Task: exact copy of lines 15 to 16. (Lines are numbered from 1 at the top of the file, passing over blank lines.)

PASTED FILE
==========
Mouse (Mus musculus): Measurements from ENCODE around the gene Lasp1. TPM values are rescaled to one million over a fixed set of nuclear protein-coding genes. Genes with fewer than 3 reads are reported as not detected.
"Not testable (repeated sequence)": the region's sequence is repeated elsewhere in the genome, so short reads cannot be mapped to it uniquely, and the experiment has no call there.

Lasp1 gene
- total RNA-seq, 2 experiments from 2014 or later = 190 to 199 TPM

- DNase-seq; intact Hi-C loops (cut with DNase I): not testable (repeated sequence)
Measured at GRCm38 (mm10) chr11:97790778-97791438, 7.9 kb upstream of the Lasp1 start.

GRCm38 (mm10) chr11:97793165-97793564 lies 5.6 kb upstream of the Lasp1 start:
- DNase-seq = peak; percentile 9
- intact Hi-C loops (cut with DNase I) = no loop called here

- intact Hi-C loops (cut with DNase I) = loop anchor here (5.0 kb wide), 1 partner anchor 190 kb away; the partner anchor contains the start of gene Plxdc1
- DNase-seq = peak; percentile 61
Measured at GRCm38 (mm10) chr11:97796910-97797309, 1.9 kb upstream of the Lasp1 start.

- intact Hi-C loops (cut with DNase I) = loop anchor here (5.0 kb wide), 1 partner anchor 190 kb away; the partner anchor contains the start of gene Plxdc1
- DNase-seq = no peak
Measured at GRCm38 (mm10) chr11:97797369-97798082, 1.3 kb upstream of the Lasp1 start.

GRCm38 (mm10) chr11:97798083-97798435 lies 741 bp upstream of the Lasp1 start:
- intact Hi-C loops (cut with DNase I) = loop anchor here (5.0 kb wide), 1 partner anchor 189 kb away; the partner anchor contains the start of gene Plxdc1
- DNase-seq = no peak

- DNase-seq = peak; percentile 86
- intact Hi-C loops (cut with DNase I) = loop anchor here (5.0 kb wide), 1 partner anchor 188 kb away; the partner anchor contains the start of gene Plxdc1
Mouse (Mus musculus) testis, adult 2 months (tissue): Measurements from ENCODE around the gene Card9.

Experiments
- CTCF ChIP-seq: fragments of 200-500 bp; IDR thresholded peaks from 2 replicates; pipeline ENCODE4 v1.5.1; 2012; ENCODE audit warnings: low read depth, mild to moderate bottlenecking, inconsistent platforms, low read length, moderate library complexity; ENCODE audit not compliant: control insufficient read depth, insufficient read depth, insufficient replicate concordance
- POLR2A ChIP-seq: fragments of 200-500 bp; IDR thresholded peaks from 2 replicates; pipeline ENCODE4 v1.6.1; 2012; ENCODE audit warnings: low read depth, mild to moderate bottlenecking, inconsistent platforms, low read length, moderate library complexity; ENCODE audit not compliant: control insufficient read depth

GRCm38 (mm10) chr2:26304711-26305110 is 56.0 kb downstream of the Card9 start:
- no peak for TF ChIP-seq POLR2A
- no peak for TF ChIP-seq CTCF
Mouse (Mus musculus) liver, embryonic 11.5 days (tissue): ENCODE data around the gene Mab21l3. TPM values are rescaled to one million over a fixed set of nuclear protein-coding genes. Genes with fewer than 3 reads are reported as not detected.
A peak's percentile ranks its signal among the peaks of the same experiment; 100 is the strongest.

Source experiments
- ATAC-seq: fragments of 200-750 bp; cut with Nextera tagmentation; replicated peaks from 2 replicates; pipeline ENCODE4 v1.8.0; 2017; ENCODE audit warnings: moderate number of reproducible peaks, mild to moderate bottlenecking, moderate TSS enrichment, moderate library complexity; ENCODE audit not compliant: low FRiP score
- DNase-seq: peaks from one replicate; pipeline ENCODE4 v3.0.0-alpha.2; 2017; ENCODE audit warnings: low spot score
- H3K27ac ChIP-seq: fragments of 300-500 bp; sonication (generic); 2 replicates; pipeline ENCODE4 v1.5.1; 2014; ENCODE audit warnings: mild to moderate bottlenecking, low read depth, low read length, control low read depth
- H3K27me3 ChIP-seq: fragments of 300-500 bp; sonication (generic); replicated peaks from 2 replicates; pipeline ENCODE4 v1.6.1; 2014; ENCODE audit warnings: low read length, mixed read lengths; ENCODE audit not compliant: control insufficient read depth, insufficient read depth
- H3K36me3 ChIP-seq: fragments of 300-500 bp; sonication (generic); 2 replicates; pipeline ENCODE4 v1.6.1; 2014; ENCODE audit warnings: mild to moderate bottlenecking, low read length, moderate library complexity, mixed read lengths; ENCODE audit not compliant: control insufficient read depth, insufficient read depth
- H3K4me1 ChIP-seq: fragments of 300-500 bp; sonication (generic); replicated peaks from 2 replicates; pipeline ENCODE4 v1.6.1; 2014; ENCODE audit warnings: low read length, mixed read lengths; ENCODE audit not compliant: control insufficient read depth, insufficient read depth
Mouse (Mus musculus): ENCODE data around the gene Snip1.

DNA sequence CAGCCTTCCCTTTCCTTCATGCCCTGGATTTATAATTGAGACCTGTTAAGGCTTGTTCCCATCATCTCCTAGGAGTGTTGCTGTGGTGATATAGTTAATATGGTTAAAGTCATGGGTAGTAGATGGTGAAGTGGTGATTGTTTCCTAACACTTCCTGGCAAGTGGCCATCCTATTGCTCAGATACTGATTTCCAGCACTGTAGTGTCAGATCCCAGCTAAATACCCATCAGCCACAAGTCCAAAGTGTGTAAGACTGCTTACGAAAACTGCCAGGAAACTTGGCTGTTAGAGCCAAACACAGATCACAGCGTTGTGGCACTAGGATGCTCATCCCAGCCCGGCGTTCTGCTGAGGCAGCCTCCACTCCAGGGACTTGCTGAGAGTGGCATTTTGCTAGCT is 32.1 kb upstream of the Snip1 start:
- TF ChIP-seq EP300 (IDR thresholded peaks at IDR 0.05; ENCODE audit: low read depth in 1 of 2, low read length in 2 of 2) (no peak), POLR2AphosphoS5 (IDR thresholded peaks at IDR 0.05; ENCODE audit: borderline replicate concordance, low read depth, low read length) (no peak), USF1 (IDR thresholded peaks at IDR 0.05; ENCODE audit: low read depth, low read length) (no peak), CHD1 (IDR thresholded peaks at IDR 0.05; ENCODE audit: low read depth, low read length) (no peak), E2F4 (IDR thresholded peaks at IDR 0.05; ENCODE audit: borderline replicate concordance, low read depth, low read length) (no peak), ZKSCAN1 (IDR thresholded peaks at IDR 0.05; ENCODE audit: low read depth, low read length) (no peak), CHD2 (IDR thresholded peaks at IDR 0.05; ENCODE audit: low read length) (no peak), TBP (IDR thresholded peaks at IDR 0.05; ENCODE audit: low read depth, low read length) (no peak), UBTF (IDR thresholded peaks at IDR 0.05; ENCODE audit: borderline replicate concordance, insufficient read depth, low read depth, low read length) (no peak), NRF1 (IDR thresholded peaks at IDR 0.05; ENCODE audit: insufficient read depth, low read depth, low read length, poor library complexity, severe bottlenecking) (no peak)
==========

Measured at GRCm38 (mm10) chr11:97797369-97798082, 1.3 kb upstream of the Lasp1 start.

GRCm38 (mm10) chr11:97798083-97798435 lies 741 bp upstream of the Lasp1 start: